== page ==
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B)Explain why the amount of solar radiation absorbed by the earth's surface varies from place to place and from time to time.

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A)Define the terms insolation and albedo. Insolation is a combination of the phrase 'Incoming Solar Radiation'. It is the name for all energy which comes from the sun to the earth. The sun does not give out heat, but energy which is converted to heat when it reaches the earth. The albedo of an object is the measurement of how reflective it is against the sun. Snow will have a high albedo as is it is white and therefore a colour which reflects the sun's rays. Dark coloured surfaces such as a freshly ploughed field or rock will have a low albedo as it cannot reflect heat and will instead absorb it. It is also energy which goes straight back into space without having been converted into heat. B)Explain why the amount of solar radiation absorbed by the earth's surface varies from place to place and from time to time. ...read more.


The opposite happens when the earth has orbited so that Antarctica is facing the sun. This happens with other places on the earth but not to the same extremes. For example, when the North Pole is exposed to the sun then it is Summer in the UK. At this time of year the UK will receive sunlight for 2/3rds of the day and 1/3rd of the day will be night time. The opposite happens in Winter and will be happening on the opposite side of the earth in the Southern hemisphere. Latitude is a factor in spatial and temporal differences in the receipt of insolation. The higher the latitude the higher the sun will be in the sky and so therefore has to travel further to reach the earth. This is due to the curvature of the earth, which also controls how concentrated the sun will be. At the equator the sun travels in a straight line to reach the earth so the 'ray' will be concentrated and more insolation will reach that spot. ...read more.


Oceans are translucent so have more insolation spread through them. Due to this the sea will always appear colder than the land because the energy is less concentrated, although it will retain heat for a lot longer than the land. This phenomena means that areas of land by the sea will always be warmer than those inland. The UK has an equable climate due to this. The sea acts as a hot water bottle to keep the edges of the country warm. Winds coming from across the sea carry the warmth inland so the effects appear evident throughout the country. Finally, the atmosphere itself is a major factor in the storage of energy. The atmosphere acts as a greenhouse to stop energy from escaping into space. This is helped by CO2 emissions which form a 'blanket' which reflects the energy back to the earth enabling it to become heat. Without this 'greenhouse' much of our energy would escape from the earth leaving the earth cold. Nyika Suttie ...read more.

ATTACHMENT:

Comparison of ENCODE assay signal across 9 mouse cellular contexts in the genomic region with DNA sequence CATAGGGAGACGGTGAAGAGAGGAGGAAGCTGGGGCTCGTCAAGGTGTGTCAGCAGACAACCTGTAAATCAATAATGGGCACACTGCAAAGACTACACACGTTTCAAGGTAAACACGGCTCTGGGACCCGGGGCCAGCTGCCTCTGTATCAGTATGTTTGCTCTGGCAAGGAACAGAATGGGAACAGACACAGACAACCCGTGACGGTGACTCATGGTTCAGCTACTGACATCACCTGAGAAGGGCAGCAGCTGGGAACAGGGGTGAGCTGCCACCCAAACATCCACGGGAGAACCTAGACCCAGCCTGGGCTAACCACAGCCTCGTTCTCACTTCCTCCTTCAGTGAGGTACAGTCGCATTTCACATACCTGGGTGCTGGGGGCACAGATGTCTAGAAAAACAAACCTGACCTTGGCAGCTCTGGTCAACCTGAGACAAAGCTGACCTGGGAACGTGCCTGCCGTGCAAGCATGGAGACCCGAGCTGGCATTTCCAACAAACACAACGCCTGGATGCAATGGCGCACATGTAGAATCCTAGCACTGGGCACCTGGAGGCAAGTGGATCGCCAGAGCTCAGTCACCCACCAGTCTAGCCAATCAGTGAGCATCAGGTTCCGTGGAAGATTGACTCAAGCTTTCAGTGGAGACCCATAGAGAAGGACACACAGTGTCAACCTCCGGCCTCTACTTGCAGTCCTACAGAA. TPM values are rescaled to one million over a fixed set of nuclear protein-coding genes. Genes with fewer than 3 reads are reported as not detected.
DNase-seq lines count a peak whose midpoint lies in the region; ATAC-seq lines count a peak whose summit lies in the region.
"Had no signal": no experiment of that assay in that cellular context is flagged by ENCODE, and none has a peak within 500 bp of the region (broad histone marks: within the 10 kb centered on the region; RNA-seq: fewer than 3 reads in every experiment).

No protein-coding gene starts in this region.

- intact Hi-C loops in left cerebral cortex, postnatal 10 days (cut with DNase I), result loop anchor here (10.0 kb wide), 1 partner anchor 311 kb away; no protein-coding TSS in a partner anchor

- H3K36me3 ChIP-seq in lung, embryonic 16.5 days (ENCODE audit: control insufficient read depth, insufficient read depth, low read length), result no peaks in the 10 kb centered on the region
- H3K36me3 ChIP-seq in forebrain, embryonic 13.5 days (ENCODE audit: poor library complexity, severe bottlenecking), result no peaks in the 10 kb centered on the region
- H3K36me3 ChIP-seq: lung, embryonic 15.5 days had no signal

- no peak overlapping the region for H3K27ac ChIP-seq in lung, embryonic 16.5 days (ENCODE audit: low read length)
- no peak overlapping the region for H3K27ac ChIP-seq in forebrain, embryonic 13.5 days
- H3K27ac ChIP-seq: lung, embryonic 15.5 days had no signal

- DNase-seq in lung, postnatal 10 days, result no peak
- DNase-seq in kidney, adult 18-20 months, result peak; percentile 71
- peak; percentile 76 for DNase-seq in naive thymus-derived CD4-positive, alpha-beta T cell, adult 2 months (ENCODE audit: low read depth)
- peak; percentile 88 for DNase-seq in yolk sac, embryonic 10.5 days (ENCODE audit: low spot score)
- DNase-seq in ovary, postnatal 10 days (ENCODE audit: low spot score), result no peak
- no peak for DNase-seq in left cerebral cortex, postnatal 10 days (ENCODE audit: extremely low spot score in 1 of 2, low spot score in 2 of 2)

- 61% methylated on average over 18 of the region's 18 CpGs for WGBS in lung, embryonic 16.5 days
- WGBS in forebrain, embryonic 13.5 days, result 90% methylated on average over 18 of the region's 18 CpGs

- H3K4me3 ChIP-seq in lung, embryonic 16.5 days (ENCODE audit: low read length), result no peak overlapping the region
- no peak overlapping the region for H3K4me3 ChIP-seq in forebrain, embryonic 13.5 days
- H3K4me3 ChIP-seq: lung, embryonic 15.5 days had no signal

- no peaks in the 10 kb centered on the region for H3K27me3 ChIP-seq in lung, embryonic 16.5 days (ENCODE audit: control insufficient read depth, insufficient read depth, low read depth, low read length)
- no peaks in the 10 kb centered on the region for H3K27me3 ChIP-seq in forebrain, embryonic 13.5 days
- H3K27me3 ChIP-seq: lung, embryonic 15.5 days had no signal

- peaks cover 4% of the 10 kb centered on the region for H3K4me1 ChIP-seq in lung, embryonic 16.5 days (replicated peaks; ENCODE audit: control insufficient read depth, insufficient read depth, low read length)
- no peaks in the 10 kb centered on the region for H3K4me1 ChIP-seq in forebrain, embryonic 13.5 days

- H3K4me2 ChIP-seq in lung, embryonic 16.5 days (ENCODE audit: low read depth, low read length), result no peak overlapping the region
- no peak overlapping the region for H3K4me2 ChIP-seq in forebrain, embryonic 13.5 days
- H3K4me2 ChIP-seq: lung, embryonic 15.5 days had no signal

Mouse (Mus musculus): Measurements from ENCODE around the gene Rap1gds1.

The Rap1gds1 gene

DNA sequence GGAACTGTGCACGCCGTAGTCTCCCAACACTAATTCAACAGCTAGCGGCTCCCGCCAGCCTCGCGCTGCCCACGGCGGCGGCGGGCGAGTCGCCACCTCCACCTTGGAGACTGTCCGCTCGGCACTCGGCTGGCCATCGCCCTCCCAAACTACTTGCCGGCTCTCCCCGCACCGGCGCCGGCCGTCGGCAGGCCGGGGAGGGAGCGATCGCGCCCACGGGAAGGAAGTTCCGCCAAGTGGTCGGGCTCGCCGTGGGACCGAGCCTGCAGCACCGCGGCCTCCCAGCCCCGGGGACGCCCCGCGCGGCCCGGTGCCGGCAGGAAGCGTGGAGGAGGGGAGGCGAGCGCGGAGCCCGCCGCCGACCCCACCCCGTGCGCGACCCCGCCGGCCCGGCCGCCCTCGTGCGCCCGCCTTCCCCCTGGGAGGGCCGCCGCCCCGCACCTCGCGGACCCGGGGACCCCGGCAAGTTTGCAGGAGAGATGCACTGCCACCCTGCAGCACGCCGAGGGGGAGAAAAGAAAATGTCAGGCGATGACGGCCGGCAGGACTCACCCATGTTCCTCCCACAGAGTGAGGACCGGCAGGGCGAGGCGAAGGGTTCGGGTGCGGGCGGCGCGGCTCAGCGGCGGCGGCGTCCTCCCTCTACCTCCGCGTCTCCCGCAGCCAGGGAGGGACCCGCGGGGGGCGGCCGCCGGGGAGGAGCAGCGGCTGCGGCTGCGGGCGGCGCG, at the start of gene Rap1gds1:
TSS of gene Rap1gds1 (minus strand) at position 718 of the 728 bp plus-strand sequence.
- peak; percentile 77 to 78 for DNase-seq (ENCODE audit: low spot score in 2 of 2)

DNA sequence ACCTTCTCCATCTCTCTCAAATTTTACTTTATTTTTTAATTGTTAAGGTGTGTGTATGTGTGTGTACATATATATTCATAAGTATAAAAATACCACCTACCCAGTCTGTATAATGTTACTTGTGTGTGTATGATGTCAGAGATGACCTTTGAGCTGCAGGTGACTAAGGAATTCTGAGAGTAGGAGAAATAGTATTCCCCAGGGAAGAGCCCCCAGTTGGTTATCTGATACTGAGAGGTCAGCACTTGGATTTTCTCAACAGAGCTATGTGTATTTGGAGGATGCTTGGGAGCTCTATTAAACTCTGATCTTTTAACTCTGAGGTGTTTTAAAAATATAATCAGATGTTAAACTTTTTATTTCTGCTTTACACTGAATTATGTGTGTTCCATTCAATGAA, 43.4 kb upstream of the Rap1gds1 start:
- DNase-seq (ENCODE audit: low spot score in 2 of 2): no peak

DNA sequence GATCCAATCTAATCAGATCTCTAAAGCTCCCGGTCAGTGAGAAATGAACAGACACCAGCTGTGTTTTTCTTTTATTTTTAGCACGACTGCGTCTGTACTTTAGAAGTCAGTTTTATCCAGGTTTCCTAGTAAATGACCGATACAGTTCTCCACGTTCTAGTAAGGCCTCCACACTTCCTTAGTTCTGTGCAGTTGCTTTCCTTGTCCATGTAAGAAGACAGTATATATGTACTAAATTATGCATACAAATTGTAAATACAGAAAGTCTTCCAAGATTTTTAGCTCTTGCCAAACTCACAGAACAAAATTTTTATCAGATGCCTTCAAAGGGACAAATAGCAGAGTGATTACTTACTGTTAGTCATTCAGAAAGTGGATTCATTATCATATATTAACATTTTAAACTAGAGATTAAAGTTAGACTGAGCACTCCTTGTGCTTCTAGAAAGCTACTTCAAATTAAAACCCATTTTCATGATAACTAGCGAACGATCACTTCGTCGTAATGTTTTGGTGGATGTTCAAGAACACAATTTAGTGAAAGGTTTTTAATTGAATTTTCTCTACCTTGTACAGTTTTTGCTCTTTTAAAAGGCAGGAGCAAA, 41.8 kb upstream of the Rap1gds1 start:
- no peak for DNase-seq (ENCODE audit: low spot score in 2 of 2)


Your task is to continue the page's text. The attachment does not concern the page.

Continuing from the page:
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Here's what a teacher thought of this essay

4 star(s)

Clear and well structured report, addressing each factor. Some integration of factors, eg. altitude and albedo. Some explanations, although clear and well written, could be enhanced with annotated diagrams.Appropriate use of a variety of geographical terminology - though albedo needs checking. A concluding sentence or short paragraph would be good to sum up the report for the reader.

Marked by teacher Katie Price 05/04/2013

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